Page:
Ruby vs. Javascript

I used JavaScript for the first time this week (woo!). This post will be about JavaScript, the programming language, and how it differs in syntax and useability from a few other languages.

I first learned how to program in high school. The year was 2007 and the language was Visual Basic. To me, it was a simple, easy to use, easy to learn language. In college I learned C, along with the basics of computer organization and machine languages. When I began Dev Bootcamp, I learned Ruby. Ruby blew my mind (if you’ll pardon the cliché). So intuitive, so simple, so powerful - Ruby was a joy to use. It was at this point in my education that I was introduced to JavaScript. I expected that it would be just as strange and wonderful as Ruby, and boy was I wrong! JavaScript shares many syntactical similarities with Ruby, but it doesn’t behave like I now expect a programming language to behave.


One of the first things I found myself struggling with in JavaScript was array comparison. A simple [1,2,3] == [1,2,3] evaluates to false. Comparison in JavaScript, come to find, is really quite messy. There’s even extra comparator operators (===and !==). The solution to array comparison is to write your own comparison function. I took this one from the internet and modified it for my own purposes.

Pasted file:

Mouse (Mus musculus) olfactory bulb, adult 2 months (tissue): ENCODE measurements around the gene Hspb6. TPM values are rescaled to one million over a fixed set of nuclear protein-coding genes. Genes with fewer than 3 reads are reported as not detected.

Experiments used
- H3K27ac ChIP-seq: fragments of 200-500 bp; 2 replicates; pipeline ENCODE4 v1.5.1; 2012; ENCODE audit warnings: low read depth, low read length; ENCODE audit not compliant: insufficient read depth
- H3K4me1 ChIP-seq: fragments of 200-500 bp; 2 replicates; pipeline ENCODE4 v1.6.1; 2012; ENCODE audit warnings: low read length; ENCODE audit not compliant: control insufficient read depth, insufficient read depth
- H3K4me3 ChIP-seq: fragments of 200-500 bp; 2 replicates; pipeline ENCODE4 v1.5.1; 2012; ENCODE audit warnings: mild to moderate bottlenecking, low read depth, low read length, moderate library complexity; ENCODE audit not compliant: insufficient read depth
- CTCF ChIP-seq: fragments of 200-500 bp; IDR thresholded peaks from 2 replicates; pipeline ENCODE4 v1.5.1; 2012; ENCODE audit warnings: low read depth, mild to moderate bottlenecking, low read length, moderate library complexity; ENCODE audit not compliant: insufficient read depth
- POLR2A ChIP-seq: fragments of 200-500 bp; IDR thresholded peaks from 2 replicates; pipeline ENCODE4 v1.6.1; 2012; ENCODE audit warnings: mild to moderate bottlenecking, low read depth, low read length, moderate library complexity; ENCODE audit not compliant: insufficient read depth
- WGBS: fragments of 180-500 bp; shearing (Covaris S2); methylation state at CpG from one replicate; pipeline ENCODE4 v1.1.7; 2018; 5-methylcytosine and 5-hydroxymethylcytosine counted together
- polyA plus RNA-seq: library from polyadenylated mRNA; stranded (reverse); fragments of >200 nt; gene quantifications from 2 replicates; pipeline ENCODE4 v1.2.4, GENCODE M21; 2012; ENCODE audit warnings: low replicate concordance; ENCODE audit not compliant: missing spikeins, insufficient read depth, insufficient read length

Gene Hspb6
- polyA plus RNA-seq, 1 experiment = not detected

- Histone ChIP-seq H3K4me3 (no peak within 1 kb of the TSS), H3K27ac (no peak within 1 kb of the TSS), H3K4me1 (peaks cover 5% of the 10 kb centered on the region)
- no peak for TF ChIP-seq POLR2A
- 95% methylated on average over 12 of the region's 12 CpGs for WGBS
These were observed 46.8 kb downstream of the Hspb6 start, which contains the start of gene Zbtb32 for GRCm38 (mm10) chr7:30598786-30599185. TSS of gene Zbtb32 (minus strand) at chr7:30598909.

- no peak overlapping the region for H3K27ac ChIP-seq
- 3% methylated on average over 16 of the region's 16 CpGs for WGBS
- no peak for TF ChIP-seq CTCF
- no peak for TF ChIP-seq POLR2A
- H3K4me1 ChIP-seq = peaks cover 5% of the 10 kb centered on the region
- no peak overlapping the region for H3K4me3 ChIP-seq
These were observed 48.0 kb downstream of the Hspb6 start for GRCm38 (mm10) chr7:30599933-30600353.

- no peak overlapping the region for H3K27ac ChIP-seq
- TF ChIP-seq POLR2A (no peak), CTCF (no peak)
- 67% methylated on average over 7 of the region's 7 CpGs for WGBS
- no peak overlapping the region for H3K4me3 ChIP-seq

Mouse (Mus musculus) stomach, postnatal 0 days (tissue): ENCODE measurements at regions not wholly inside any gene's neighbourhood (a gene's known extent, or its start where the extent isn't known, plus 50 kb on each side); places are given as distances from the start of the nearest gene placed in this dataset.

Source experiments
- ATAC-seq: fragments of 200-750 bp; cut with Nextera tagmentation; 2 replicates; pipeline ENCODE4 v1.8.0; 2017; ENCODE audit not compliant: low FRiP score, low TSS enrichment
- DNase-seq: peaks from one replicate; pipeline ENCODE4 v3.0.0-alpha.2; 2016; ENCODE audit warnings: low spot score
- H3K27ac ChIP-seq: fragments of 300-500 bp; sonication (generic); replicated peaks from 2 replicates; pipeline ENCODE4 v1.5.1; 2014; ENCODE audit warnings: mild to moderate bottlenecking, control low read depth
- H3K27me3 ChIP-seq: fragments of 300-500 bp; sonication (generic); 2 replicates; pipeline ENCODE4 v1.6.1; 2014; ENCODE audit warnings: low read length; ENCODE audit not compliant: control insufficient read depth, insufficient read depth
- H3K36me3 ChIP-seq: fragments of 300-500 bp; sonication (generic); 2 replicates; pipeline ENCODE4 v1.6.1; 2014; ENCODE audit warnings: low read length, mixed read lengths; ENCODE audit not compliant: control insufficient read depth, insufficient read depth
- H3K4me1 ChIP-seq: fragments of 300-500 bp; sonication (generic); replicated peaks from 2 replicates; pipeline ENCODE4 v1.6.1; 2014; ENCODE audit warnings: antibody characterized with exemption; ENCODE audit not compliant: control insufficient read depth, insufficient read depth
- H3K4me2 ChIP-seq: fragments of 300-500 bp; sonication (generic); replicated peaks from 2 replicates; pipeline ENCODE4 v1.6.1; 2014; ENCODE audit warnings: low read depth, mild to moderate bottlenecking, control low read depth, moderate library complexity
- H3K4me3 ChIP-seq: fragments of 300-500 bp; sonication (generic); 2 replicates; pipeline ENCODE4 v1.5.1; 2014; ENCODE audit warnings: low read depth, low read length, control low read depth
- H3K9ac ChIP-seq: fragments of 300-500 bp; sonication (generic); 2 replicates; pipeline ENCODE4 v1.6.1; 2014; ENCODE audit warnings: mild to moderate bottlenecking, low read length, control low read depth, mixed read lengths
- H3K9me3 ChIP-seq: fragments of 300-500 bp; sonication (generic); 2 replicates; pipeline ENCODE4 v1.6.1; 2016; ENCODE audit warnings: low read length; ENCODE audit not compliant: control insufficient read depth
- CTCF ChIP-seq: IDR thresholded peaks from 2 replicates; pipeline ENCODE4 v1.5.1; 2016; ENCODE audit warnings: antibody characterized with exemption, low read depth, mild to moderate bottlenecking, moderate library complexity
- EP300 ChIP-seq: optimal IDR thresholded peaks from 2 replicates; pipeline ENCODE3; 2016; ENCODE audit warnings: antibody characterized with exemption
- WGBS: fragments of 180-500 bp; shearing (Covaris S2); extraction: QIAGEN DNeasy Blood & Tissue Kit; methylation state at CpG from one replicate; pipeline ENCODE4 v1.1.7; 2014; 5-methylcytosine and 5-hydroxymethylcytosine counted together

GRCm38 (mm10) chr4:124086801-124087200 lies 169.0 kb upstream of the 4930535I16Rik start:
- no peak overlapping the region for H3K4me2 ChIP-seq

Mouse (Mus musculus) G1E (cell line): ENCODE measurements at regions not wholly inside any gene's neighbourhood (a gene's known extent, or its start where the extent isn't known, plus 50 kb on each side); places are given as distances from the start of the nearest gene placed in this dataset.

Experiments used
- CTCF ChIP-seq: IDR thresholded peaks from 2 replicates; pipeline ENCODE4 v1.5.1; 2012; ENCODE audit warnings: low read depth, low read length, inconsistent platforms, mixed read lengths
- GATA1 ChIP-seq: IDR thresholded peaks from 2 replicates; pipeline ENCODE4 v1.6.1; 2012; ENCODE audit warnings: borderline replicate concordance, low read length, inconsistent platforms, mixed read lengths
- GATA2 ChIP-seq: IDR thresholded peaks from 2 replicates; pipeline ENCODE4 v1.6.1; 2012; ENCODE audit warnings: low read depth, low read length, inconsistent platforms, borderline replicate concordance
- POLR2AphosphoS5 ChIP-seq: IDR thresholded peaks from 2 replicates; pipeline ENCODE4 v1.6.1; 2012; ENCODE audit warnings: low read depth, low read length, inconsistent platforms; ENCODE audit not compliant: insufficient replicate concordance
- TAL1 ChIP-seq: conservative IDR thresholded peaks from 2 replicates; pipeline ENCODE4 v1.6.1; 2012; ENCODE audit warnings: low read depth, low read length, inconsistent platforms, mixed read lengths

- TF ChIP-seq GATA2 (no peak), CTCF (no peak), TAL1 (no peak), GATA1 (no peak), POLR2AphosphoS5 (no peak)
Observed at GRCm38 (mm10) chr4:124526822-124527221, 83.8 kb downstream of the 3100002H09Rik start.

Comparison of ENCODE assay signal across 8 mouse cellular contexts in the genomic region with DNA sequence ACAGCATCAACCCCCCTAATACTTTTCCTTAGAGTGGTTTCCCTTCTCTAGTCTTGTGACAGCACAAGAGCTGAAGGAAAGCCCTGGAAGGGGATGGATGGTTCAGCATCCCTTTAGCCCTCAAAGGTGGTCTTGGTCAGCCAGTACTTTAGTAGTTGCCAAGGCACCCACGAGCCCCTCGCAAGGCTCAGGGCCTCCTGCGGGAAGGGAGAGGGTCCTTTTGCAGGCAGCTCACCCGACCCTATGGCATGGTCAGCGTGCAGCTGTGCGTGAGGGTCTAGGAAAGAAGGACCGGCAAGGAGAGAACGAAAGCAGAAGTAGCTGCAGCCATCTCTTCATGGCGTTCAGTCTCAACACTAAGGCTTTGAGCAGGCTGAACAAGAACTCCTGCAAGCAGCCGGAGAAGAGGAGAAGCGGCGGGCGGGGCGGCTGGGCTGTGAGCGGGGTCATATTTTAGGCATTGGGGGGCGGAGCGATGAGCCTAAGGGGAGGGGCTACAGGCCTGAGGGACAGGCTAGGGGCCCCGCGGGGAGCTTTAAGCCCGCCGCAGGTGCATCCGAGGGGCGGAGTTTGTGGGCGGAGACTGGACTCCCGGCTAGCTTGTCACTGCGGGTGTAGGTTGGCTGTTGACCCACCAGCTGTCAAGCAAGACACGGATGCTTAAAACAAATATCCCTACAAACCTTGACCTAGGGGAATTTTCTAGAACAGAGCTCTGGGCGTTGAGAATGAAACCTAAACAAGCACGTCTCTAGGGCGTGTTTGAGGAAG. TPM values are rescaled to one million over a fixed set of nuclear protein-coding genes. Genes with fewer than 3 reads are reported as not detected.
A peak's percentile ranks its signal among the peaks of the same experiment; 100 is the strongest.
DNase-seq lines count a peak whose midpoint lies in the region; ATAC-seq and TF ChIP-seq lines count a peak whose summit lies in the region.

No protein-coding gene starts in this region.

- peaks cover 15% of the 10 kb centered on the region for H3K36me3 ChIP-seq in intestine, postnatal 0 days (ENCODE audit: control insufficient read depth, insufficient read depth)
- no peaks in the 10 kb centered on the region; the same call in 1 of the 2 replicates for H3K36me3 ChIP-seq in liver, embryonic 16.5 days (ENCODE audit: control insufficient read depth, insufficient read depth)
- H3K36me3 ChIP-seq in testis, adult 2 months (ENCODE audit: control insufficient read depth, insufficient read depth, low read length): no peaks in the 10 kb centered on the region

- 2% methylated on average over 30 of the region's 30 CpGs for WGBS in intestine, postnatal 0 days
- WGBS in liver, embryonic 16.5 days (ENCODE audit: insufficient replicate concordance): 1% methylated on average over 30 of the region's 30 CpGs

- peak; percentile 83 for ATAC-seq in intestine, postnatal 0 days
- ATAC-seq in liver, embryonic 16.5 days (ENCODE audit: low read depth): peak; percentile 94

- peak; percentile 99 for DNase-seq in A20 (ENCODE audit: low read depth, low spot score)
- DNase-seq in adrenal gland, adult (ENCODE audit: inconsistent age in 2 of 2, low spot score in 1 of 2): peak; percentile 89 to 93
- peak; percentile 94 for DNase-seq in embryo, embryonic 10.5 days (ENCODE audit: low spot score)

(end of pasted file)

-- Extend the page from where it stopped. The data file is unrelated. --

Important to note - in Ruby, << works to append elements to an array. In JavaScript, you must use the push() method.


In Ruby, a function is declared like so:

def HelloWorld()
  puts "Hello, World!"

HelloWorld() # <-- "Hello, World!"

In JavaScript, it’s a bit weirder.

Javascript has three ways of defining functions: declaration, expression, and construction. It actually has more than three, but these are the most commonly used.

Function Declaration

Uses the ‘function’ keyword, can be called from anywhere in the code (even above the declaration), DO NOT put into any loops or conditionals. Function declarations are intended to be separate from the logical flow of the program at runtime. Function declarations do not need a semicolon, but using one is harmless.

// Function Declaration Example //

function helloWorld() {
  console.log("Hello, World!");

helloWorld() // <-- "Hello, World!"

var storage = helloWorld();
console.log(storage) // <-- "Hello, World!"

Function Expression

Creates a ‘nameless’ function, evaluated at runtime, end with a semicolon like all other expressions.

// Function Expression Example //

var some_variable = function() {
  console.log("Pass me to variables, I don't have a name on my own.");

some_variable() // <-- "Pass me to variables, I don't have a name on my own."

Function Constructor

This one gave me the most trouble this week. It’s a function declaration that uses the ‘this’ method to list properties, and is called with the ‘new’ keyword. Using functions in this way allows for multiple instances of the same function, much like Ruby class objects.

// Function Constructor Example //

function messageTranslator() {
  this.message = "Hello, Sweetie.";

var read_this = new messageTranslator() 
console.log(read_this.message); // <-- "Hello, Sweetie."

The difference between function declarations and function constructors is minimal. I’m by no means an experienced JavaSript programmer, but I have a feeling that the subtle difference in useage lead to significant design differences. Either that, or a function constructor IS a function declaration, just with extra useage. I will update once I learn more. Check out Eloquent JavaScript, by Marijn Haverbeke for more information.